madonna-4

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All about butter

Butter CurlsI don’t think anything compares to the taste of real butter in cooking. Butter-based spreads have come into existence to try to provide healthier alternatives but they are not always ideal for cooking.  Here is a quick low-down on the basic versions of butter available, plus a few facts and hints:

Salted butter – Salt is a preservative so that the addition of salt to butter gives it a longer ‘shelf-life’.  Salted butter will last about a month in the fridge, six months in the freezer.

Unsalted (or ‘sweet’) butter is the freshest butter available, with an accordingly fresher taste – largely because the natural sweetness of the product isn’t masked by salt.  However, without that extra preservative it will not last as long.

Given the above, good traditional bakers usually opt for unsalted butter in recipes – the flavour is better, there is the option to decide just how much salt should be added, and too much salt tends to produce a tougher dough.  At a pinch (no pun intended), ready salted butter can be substituted in baking recipes, but remember to reduce, or cut out entirely, any extra salt noted separately in the ingredients list.  (If you have to use salted butter in a recipe because that’s all you have, the rule of thumb would be to cut salt by 1/4 tsp for every 4 ounces, or half a cup of butter that is in the recipe).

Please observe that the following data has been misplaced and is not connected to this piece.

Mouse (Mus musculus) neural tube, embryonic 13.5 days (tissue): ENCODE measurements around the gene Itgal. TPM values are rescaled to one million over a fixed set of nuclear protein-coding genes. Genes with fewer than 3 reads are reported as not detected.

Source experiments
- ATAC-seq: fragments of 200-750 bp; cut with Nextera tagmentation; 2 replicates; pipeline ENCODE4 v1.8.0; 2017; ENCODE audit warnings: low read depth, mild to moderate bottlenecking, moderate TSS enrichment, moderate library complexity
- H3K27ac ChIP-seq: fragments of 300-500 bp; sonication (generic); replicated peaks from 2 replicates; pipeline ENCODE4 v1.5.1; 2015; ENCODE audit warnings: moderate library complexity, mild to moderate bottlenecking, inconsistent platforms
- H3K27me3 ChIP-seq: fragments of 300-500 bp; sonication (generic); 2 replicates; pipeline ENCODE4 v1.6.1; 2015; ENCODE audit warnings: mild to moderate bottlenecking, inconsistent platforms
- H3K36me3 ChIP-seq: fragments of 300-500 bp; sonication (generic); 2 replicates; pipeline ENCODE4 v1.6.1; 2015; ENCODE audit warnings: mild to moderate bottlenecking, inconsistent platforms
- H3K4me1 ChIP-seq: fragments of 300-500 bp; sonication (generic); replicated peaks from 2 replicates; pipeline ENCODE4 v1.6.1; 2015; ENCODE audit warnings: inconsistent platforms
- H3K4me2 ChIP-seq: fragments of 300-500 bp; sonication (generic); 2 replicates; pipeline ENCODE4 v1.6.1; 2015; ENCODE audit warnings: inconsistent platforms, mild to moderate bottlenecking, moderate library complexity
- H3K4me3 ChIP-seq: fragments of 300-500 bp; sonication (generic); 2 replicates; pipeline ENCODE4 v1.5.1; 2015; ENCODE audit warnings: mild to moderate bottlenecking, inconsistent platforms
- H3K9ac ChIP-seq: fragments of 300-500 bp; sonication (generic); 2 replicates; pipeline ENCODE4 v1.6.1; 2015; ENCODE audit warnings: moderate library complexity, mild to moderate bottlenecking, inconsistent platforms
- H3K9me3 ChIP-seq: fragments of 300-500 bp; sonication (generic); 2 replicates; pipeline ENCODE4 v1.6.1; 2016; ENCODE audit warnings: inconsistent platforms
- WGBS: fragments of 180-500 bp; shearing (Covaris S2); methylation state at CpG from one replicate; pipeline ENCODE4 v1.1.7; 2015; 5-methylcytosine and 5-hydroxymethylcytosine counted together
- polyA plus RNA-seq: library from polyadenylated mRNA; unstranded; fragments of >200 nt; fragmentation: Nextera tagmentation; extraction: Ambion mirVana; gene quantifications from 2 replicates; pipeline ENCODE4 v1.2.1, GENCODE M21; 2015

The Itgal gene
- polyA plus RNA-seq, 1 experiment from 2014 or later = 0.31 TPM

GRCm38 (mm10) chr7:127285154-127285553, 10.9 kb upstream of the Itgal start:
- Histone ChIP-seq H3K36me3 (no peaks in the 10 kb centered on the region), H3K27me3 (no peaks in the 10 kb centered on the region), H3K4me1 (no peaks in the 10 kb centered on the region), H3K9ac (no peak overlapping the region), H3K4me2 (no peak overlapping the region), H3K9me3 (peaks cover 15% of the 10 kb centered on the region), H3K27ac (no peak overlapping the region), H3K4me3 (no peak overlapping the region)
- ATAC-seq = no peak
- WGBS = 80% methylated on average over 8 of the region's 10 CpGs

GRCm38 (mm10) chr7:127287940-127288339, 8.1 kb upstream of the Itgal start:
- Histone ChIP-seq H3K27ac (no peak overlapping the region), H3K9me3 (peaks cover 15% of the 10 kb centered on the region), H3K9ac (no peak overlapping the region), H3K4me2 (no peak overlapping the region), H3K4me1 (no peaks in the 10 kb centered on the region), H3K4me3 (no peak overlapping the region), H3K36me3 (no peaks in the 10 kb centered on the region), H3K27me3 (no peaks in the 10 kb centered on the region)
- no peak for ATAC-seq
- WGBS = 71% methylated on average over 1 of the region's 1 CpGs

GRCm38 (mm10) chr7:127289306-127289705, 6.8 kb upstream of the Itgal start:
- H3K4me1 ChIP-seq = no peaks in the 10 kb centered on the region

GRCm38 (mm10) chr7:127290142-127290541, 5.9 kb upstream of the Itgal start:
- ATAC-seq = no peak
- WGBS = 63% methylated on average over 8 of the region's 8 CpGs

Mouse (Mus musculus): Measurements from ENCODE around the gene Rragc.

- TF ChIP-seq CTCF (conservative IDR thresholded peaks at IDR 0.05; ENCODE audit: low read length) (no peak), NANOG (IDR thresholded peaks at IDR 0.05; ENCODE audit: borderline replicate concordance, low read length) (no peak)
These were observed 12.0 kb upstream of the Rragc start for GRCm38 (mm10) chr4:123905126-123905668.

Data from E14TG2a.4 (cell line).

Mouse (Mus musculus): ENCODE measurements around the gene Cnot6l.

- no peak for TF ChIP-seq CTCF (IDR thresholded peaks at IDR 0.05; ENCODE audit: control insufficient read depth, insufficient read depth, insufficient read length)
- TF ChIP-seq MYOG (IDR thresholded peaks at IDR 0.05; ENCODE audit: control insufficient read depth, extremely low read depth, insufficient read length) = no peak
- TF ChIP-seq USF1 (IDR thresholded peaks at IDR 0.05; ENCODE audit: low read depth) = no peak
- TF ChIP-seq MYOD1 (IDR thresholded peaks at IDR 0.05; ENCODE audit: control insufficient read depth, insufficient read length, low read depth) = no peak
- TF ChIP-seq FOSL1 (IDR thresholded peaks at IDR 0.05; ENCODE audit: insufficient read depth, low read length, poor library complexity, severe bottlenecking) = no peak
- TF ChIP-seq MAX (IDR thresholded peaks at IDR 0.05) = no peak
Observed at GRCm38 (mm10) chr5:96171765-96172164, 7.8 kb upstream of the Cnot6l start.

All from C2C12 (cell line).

Light / reduced calorie butter is made with half the fat of regular butter and in order to approximate the consistency of the full fat version, water, skimmed milk and gelatin are added.   As a consequence, it will give different results when used for baking and frying and is therefore not recommended.

In some countries whipped butter is also available.  Its’ whipped texture makes it lighter and more spreadable but the process of whipping means that it is actually 30 – 45% air.  For this reason it also is not generally  recommended for baking.